Dr Constantine Constantinides looks at the development of health tourism in Africa, and whether Africa is in itself a destination for health tourism rather than an exporter of health tourists.
When it comes to health tourism.....let’s forget about “Darkest Africa” (Henry M. Stanley). And let’s stop thinking in terms of “the Four Horsemen of Africa’s Apocalypse”:
Those who have closely been following events and developments since the 1970’s see and are heralding the new age of the “Brightest Africa”.
Of course, I have a “soft spot for” and an “Africa” connection, so there is a clear element of bias in what I write in this article! But being biased does not necessarily make you wrong, or self interested.
During my travels as an invited and hosted speaker at Health Tourism conferences and events, I see clear evidence of non-African countries actively pitching and enticing African governments to encourage their citizens to go for treatment outside Africa, and “preferably, come to us”.
I will not go to the trouble of listing these countries; those in the Health Tourism sector know them and can list them off by heart. Those who know me (and my world outlook) are aware that I am very strongly against protectionist practices ....but often, shopping for healthcare in faraway lands just does not make sense, especially if decisions are not based on quality and cost.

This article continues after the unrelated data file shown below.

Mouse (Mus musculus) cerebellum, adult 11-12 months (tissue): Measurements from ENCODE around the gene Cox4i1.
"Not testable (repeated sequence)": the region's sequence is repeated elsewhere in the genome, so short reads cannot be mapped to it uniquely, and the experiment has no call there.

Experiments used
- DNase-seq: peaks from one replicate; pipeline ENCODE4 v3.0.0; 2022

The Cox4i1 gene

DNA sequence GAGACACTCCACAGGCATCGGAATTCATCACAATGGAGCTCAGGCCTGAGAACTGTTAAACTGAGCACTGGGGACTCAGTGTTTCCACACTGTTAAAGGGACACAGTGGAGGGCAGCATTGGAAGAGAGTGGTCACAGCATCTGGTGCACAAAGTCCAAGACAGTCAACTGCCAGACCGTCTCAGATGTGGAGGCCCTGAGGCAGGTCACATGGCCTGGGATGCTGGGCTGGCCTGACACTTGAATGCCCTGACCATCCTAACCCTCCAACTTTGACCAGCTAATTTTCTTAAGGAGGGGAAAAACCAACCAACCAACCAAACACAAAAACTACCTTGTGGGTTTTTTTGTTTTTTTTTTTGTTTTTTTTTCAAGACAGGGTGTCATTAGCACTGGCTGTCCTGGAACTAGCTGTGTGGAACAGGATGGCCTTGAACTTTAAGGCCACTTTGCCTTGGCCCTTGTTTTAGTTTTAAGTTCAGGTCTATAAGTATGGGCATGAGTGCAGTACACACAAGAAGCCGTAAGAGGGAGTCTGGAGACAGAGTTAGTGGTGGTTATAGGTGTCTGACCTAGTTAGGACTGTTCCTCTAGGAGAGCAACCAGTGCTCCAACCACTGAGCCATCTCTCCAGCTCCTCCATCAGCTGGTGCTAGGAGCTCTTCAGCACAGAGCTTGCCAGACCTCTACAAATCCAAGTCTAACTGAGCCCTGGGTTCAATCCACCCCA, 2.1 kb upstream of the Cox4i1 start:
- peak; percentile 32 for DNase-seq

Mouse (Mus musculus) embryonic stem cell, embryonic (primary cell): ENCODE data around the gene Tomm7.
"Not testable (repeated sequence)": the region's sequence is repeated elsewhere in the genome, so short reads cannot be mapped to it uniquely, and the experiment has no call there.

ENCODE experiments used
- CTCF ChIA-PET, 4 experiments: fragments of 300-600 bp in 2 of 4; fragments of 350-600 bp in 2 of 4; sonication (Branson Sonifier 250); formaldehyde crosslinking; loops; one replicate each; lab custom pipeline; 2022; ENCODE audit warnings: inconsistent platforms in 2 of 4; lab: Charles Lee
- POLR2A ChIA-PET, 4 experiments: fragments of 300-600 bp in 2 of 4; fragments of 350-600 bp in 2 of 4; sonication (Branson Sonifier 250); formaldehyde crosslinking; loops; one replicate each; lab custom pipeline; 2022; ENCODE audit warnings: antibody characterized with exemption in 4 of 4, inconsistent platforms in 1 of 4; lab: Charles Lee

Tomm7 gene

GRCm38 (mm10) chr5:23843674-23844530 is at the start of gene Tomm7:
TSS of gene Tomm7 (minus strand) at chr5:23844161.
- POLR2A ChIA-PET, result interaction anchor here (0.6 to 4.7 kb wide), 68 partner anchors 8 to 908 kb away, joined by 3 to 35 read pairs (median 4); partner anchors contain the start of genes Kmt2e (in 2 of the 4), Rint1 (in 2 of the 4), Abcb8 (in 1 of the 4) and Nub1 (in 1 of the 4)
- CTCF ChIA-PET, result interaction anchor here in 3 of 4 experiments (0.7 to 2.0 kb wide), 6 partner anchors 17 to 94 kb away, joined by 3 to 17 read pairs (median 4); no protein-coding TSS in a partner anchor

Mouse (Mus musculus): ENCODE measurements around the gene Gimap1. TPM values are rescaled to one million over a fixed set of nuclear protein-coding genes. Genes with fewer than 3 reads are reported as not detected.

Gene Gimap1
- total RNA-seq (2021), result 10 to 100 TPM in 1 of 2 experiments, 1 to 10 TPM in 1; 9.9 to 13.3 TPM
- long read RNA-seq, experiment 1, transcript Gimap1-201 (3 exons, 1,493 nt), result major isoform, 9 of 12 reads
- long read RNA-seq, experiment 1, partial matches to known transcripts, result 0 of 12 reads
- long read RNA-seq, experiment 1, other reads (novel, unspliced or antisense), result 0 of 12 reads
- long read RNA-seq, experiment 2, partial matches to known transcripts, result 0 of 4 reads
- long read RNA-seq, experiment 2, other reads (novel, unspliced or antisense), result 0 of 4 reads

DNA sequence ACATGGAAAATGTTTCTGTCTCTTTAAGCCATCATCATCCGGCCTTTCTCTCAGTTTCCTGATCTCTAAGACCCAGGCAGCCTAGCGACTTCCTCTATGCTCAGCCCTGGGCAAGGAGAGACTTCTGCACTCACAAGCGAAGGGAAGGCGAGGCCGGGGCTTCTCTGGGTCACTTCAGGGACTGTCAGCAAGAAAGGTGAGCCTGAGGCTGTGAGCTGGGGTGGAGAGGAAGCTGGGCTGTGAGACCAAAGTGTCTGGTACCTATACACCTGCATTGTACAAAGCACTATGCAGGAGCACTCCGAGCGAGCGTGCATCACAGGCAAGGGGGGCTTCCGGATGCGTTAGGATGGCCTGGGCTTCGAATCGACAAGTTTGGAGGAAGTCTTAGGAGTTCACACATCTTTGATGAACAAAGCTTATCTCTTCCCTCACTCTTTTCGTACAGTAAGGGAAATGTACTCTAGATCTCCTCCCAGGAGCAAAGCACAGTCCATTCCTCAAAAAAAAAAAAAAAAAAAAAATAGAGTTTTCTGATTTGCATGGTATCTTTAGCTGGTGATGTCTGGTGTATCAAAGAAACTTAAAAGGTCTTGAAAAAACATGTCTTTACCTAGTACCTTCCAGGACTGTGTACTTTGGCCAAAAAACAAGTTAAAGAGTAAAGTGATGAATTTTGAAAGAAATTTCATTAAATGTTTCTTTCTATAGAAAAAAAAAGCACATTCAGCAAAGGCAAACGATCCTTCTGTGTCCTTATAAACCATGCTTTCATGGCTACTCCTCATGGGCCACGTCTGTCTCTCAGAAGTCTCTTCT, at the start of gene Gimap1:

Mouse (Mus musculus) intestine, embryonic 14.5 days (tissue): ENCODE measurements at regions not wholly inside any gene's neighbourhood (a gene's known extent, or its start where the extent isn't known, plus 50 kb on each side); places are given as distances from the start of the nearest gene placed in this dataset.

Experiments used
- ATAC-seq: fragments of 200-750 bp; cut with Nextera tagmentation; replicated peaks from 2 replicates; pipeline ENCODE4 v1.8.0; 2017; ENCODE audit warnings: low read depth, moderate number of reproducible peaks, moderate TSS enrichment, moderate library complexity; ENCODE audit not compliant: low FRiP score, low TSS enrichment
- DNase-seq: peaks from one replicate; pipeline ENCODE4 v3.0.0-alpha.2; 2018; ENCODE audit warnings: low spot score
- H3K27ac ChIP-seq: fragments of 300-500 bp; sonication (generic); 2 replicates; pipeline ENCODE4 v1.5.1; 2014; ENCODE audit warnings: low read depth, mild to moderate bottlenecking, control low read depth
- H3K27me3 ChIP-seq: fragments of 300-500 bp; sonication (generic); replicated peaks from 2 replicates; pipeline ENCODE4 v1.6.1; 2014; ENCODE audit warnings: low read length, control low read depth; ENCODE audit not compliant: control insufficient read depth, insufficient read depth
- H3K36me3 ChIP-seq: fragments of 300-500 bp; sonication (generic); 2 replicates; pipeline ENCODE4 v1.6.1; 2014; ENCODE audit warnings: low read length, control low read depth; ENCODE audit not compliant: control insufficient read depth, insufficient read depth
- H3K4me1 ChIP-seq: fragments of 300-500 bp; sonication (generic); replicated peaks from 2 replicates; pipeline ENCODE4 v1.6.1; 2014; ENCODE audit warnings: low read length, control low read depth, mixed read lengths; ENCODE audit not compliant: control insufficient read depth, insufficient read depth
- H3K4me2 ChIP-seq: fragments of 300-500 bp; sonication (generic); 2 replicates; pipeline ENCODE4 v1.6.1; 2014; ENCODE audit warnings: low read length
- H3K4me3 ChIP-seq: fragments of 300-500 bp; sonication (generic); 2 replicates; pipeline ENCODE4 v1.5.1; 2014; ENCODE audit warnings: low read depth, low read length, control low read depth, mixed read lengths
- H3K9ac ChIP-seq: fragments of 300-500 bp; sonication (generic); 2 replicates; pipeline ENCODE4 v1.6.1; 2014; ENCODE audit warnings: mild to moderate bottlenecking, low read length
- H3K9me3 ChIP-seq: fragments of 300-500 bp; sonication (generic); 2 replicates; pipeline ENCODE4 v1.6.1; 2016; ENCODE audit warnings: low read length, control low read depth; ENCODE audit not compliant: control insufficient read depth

Some of the countries so generously offering their health-related services to Africa are at the same time, vocal champions of development in Africa. But why are they not championing healthcare development in Africa, as well?
And what are the African countries, themselves, doing to further develop their healthcare industries and in the process additionally benefit by the network effect (Networked Countries - development in an adjacent or nearby country will rub off – and benefit yours as well).
At a recent meeting of the “Africa Group”, the African Ambassadors to Greece, I started by saying: “We are aware of, and commend the spirit of collaboration and reciprocal support which exists amongst African States and the common objective of promoting success in the Continent”.
Africa can point to a number of national, regional and even international healthcare industry successes (for an example see NetCare, a South Africa-based investment holding company which through its subsidiaries, operates the largest private hospital network in South Africa and the United Kingdom). If Africa can export its healthcare industry expertise, does it need to export patients outside Africa as well?
A combined event in Africa in April 2010 will look at the issues facing Africa in Health Tourism:
Dr Constantine Constantinides runs healthcare Cybernetics, a “think and do” tank that specializes in medical tourism and healthcare consultancy and planning. He lives on the island of Samos in Greece.
Comments provided below do not represent the views of IMTJ. Comments will be published "as is" and will not be edited by IMTJ staff. IMTJ is hosting these comments, and is not undertaking an editorial role in the content of these comments. However, it is editorial policy not to publish comments which have been submitted anonymously.